Profile: Aurelia Carbone

2015 SALA Festival artist–in–residence, Aurelia Carbone will produce a body of work that interacts with the architecture of the Adelaide Festival Centre.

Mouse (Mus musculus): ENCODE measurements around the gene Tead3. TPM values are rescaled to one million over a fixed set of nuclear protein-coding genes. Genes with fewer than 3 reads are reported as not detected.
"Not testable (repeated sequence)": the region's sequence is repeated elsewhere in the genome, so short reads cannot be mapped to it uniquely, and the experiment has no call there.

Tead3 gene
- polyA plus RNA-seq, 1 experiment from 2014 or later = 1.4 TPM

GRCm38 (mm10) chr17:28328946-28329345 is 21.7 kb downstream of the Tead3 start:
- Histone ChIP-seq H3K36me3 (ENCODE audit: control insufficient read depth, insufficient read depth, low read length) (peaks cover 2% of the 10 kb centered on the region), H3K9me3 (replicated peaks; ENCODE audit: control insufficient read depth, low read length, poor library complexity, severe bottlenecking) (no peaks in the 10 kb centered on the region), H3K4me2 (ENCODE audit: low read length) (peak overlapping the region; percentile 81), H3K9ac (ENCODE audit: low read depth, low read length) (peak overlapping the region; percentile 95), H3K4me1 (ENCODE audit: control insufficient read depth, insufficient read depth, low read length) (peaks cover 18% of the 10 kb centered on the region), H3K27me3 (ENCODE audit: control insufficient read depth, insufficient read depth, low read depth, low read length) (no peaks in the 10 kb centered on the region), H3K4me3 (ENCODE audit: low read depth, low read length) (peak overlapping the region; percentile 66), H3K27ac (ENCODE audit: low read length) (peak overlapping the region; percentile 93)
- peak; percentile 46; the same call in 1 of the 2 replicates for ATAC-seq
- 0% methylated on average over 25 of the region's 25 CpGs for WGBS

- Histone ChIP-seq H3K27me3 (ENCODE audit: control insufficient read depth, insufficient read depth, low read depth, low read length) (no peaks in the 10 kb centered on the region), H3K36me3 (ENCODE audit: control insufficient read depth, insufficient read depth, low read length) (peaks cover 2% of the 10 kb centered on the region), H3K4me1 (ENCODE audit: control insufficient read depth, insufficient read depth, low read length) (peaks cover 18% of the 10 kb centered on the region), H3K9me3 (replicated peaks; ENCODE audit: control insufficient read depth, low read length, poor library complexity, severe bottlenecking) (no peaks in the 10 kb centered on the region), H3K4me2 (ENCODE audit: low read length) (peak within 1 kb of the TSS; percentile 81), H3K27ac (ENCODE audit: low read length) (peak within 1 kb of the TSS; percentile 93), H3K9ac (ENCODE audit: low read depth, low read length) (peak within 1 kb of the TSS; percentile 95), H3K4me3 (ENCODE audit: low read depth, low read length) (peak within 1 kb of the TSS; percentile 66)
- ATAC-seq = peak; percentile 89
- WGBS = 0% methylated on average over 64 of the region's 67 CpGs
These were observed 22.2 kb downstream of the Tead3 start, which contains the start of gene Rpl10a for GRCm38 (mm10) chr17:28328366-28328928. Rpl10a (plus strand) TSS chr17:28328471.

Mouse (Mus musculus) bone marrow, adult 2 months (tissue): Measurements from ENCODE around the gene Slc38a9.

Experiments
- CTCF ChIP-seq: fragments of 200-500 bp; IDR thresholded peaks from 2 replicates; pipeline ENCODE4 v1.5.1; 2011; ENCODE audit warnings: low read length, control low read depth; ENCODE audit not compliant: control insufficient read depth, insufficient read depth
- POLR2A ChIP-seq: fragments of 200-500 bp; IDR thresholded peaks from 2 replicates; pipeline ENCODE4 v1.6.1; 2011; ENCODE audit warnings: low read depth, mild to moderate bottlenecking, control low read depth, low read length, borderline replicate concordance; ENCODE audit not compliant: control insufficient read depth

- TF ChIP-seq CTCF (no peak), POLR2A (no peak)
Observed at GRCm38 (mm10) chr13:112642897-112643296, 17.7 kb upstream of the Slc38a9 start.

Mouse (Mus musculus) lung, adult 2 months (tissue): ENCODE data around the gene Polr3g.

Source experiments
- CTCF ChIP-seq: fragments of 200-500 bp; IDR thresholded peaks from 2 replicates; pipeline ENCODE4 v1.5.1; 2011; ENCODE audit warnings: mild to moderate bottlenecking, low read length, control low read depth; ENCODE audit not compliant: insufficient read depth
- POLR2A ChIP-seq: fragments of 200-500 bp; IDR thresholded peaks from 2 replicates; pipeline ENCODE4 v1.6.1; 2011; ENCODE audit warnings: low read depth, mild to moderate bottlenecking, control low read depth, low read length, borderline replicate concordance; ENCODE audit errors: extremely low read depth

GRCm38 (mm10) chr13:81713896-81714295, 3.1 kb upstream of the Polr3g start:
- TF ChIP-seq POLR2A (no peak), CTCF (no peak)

The work of the photographic and installation artist will be presented later this year during SALA (August 1 to August 31) at the Festival Centre. “ The Adelaide Festival Centre lends itself to my project really well, so I would like to take full advantage of it,” Carbone says. At this stage, Carbone is unsure what she will produce – she has a lot of big ideas that will need to be whittled down – but the audience can be guaranteed it’s something they can interact with. Through her work, Carbone is exploring how our responses to photography have changed over the last 50 years. “Photographs used to be evidence, they used to be the truth… Now if you see a photograph that doesn’t look like it should, you immediately think it’s been Photoshopped or [that] she doesn’t really look like that, or that never happened,” she says. In previous works such as I saw a dream like this, which was exhibited at the Australian Experimental Art Foundation, and Instant Perspective Machine, which was shown in the project space at the Contemporary Art Centre of South Australia, Carbone creates illusions that only become evident through the magic of photography. I saw a dream like this was a series of rocks placed on the floor representing a rainbow but when a Polaroid camera (hidden in a pink cloud) took the audience’s picture, the rainbow appeared to be going over their heads. The work explored ideas around the ownership of artworks and blurred the line between audience and artist, with the audience taking home the photograph of themselves. “It’s not serious, there is no money transaction, no precious objects, it’s just you and me and even if I’m not there we can collaborate on something and then I don’t own the artwork, you own the photograph not me,” she explains. “I just created something for you to enjoy and play with.” In Instant Perspective Machine, Carbone invited the audience to walk up a series of steps and when they got to the top step their photograph was taken. The photograph was of the audience member inside a big swirly vortex. “I deliberately made it so that it was difficult for people to look glamorous walking up these stairs – they were awkward shots of everybody. Some people got really into it.” Carbone’s works draw on ideas of illusion and magic. “The whole process of wet photography is pretty magical. I still work in the wet process because I like the magic,” she explains. “ There is the alchemical magical side of photography and then there is the other suspension and disbelief side.” By working with Polaroids, Carbone is able to give people an instant image, removing the idea of it being manipulated. Because it is instant there is no stop between the camera and the print. Carbone likes the idea of people taking home part of the artwork and that the artist and the audience are making the work together. “If I can create things that people really engage with, that becomes part of their personal history, and then in a longer amount of time, it becomes part of the history of the area. It’s a way of creating a sense of ownership and I think a lot of people are missing that in the places where they live.”

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